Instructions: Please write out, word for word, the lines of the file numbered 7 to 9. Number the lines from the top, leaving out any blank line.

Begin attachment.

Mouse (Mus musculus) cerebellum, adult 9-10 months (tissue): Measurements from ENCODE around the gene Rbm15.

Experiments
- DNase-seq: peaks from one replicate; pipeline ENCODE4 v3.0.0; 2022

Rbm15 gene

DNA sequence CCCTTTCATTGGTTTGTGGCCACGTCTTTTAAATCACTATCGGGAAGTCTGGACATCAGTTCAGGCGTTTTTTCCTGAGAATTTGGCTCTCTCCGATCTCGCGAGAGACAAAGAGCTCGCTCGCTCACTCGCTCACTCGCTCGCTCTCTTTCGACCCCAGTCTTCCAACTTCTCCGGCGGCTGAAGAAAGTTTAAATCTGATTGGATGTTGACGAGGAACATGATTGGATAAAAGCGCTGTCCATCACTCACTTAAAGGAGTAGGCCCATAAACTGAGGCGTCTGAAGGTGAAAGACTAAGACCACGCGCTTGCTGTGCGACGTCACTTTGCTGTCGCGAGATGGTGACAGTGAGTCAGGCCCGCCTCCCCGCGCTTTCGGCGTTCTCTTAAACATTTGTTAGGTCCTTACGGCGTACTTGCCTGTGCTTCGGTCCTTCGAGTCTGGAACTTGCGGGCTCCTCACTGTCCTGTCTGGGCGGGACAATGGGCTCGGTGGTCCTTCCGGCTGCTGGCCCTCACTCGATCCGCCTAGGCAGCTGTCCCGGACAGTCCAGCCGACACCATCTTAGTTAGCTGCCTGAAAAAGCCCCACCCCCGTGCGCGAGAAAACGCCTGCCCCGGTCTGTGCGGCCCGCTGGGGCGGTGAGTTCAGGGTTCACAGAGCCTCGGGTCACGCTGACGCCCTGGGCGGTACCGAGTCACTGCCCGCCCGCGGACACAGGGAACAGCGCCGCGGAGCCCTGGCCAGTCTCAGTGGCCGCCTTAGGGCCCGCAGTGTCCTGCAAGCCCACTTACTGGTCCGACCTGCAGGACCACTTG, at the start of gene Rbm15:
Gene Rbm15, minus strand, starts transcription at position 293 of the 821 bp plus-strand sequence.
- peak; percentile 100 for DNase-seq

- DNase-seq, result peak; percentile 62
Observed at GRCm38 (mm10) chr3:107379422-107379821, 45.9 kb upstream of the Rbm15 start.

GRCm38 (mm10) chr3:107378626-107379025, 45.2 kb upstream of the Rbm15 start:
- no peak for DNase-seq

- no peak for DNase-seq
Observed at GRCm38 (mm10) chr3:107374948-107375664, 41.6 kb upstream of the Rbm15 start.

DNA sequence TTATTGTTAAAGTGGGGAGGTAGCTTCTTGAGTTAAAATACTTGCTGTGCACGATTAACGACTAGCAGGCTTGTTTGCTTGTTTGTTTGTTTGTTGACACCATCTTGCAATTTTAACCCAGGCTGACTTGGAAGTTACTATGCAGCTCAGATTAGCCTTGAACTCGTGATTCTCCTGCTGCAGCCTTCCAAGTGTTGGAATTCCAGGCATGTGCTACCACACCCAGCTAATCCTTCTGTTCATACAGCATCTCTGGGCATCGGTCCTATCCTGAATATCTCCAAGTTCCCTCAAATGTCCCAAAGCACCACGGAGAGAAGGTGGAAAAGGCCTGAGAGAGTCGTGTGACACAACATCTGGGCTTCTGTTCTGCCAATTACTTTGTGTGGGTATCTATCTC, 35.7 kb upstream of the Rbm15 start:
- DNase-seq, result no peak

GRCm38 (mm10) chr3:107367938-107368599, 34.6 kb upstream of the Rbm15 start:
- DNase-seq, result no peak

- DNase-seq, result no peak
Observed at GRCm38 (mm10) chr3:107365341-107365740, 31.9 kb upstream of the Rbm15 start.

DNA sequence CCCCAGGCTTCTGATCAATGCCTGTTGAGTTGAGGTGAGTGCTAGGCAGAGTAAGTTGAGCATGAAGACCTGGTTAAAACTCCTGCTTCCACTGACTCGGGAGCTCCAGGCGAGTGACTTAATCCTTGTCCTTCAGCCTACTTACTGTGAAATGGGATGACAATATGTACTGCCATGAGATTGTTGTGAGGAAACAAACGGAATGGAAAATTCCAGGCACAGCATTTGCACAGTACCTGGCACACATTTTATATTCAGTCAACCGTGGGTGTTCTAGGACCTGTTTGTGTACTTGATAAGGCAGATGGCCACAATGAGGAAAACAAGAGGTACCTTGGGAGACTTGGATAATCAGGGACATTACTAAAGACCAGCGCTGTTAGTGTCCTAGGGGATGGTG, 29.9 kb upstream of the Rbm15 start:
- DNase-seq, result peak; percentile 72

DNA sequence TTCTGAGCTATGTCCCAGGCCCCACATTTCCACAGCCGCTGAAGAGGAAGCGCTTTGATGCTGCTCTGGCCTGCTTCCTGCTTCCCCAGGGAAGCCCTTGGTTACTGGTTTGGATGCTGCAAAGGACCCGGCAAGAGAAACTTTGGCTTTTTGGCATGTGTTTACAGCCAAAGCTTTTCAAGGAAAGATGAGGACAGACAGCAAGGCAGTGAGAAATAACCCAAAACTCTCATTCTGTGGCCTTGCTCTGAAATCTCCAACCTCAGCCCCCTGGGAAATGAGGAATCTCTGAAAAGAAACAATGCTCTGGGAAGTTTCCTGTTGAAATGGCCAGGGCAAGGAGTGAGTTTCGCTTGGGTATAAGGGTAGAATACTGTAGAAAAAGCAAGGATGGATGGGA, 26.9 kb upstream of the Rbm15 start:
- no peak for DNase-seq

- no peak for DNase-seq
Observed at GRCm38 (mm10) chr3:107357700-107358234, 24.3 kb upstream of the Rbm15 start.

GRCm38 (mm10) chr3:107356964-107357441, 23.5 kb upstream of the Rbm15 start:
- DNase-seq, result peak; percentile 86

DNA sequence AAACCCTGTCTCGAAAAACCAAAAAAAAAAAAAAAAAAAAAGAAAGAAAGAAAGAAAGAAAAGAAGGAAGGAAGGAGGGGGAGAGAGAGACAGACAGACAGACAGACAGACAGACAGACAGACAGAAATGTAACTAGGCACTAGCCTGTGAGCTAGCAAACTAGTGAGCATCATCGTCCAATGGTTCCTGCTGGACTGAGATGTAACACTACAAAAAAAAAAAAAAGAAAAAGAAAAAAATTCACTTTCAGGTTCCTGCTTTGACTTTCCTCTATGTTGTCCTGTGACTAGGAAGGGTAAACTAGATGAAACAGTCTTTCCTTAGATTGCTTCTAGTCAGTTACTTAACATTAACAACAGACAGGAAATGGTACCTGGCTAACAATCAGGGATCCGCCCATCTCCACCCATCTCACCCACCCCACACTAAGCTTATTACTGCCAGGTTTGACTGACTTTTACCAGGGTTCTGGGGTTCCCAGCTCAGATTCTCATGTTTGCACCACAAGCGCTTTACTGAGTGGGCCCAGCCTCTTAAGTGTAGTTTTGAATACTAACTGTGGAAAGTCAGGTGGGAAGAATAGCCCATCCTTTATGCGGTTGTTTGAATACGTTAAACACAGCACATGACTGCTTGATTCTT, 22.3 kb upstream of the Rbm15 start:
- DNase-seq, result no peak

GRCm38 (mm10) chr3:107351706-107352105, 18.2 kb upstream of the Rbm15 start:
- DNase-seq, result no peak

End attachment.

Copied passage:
- peak; percentile 100 for DNase-seq

- DNase-seq, result peak; percentile 62
Observed at GRCm38 (mm10) chr3:107379422-107379821, 45.9 kb upstream of the Rbm15 start.